So not only do the men get more out of sex, they’re also clueless about how little their partners get out of it.

And this is okay because…?

If a man wants to claim the moniker “sexy,” he needs to do way, way more than just ask permission. I realize this is a radical concept in the modern world, but sex is the capstone of a relationship, not an audition for it. Relationships between men and women have always been troubled because we’ve failed to make the effort to understand and respect each other for what makes us different from each other. But in the modern world we’ve taken it to a whole new level by making sex the end-all-be-all of existence.

And if WebMD is right, women haven’t gotten much out of the deal. Why are we so concerned about our God-given right to have sex with as many people as possible? What are we getting out of it? Has no one else ever stopped to ask this question?

Women were more likely than men to show inconsistency between their expressed values about sexual activities such as premarital sex and their actual behavior.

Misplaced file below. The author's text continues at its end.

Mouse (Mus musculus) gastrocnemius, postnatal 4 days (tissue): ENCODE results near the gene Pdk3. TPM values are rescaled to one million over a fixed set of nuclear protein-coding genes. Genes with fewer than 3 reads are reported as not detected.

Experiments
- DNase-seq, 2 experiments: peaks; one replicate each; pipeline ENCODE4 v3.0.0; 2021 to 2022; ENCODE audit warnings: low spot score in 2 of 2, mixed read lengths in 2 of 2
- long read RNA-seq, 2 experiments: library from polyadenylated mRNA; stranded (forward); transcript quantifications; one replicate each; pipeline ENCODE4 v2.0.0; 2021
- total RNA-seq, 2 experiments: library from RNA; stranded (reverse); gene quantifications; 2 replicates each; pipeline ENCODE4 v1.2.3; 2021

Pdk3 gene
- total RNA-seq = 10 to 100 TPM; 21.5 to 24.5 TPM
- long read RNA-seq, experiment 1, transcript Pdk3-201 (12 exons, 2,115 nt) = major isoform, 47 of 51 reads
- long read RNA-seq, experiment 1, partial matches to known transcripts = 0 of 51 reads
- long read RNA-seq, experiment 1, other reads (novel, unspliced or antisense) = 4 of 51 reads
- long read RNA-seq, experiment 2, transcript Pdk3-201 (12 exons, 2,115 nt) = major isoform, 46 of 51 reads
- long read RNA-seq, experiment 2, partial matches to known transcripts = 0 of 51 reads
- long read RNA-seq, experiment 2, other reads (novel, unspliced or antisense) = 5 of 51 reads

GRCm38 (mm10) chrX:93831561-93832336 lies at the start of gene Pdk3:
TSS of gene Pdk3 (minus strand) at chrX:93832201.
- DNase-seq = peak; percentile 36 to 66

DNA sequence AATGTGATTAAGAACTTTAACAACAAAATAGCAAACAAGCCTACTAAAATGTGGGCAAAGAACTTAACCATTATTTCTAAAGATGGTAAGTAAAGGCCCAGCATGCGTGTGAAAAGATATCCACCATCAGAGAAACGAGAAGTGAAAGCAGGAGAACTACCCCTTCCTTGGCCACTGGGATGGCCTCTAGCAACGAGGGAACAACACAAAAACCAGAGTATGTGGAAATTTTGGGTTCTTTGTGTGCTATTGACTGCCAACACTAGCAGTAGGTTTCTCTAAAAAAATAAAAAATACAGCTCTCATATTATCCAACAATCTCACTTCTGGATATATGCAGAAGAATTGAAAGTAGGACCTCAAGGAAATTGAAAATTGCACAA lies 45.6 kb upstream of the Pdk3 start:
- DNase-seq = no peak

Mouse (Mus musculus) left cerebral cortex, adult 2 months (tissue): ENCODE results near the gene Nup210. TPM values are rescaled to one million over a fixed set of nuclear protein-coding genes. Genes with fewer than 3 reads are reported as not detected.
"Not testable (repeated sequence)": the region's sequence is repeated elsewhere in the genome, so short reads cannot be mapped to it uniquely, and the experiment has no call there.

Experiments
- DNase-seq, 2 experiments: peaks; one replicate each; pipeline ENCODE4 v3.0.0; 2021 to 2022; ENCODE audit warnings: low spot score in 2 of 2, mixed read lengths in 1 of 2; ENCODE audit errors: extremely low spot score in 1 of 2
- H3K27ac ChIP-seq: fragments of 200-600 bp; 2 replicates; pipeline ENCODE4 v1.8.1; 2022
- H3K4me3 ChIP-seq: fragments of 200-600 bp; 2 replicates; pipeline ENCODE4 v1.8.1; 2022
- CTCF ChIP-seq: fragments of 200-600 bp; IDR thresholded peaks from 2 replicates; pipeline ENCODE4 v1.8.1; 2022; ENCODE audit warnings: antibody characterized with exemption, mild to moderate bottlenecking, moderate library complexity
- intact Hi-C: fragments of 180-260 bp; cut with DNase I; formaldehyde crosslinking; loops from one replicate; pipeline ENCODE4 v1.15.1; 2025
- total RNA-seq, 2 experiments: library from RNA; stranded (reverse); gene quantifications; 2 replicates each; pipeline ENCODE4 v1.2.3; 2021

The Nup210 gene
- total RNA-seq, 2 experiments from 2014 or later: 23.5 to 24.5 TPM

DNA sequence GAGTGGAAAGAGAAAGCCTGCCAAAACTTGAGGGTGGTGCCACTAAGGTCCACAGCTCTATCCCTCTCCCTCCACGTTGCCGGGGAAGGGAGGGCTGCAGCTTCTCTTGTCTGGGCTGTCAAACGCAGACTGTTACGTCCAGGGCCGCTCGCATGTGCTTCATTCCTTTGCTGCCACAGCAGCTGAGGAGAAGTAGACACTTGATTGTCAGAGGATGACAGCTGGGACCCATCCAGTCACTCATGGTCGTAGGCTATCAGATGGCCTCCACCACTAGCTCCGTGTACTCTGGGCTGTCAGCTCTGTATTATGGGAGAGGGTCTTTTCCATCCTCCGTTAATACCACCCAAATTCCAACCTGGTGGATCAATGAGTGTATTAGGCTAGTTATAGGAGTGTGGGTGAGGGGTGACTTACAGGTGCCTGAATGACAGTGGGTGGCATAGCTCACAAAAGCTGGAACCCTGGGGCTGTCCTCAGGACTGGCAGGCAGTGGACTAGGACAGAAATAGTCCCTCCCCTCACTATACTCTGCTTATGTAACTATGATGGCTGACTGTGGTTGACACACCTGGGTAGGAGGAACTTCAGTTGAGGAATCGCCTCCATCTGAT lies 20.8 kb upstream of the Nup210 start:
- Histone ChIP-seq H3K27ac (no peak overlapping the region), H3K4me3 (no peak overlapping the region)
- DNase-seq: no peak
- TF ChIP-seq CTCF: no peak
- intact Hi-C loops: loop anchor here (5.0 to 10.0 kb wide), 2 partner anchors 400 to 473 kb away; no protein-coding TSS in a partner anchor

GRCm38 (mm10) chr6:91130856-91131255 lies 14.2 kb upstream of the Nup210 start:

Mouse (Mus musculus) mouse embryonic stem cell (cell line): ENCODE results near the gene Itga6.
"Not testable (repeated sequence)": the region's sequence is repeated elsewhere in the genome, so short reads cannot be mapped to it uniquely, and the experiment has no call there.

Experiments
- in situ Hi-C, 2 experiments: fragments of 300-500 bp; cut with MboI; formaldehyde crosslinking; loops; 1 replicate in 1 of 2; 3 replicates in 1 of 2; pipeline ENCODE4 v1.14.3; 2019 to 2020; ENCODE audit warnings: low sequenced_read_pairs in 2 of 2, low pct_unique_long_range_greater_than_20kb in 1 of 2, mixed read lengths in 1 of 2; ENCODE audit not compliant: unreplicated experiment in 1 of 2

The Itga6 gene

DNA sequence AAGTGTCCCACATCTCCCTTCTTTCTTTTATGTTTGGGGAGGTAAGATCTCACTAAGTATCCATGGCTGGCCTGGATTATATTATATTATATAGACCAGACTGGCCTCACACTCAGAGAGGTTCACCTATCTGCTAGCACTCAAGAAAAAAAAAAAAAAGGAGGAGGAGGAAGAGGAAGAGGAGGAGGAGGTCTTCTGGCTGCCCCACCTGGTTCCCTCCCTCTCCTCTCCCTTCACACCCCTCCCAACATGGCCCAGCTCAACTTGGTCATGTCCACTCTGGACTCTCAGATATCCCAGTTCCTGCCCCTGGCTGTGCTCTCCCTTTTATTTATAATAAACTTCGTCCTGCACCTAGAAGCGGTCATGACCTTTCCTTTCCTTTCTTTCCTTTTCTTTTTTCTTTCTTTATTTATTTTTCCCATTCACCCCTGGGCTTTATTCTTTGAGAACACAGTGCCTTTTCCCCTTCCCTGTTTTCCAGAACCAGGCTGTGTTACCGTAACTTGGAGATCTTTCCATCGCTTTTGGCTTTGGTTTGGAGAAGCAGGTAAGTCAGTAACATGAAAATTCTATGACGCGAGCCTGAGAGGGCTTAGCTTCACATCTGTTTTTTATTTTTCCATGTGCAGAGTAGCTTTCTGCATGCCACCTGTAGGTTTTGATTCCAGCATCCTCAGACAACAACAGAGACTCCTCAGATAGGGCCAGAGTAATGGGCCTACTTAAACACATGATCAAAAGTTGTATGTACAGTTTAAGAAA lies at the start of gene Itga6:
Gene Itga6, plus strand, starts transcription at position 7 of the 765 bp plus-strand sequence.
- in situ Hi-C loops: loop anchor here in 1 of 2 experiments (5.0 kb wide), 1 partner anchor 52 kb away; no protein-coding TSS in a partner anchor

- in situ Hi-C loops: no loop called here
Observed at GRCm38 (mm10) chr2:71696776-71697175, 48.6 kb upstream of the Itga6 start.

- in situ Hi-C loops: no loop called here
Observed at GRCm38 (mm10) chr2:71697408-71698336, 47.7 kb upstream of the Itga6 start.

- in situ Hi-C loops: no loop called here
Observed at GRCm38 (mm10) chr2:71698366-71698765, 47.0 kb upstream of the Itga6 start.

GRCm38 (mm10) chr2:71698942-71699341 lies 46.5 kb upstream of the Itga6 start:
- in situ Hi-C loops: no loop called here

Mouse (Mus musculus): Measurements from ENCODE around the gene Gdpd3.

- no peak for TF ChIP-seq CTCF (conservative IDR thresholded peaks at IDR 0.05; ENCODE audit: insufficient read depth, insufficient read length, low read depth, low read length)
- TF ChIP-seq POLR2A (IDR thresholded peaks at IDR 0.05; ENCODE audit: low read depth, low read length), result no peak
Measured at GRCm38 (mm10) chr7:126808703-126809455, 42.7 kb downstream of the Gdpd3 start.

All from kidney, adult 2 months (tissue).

I can’t say for sure, but I think that means women say they recognize that sex is the capstone, not the audition, but their behavior says they’re willing to let men dictate the terms of the relationship.

So much for women’s liberation.

Down deep, I don’t think any woman really thinks this is okay. The focus on romance in fiction aimed at women indicates that we are all seeking authenticity, understanding, and dare I say it, something holy in a romantic relationship. Or perhaps a better word would be transcendence: something in our partner that gives us a glimpse of a reality beyond what we ever thought was possible.

To my fellow mothers–and fathers, too–I say this: we are the ones who form the next generation of men to view women with respect…or not. And too often we shirk our responsibility to point out what is wrong in the world, simply because it’s awkward. We’re so uncomfortable with our own brokenness where sexual matters are concerned, we feel unable to address the subject with our children.

But we have to get over it. We have to confront the ugliness within, look for healing within ourselves, and summon the courage to tell our children–beginning at a very young age–how the world is supposed to look.

Because they deserve better. And so do we.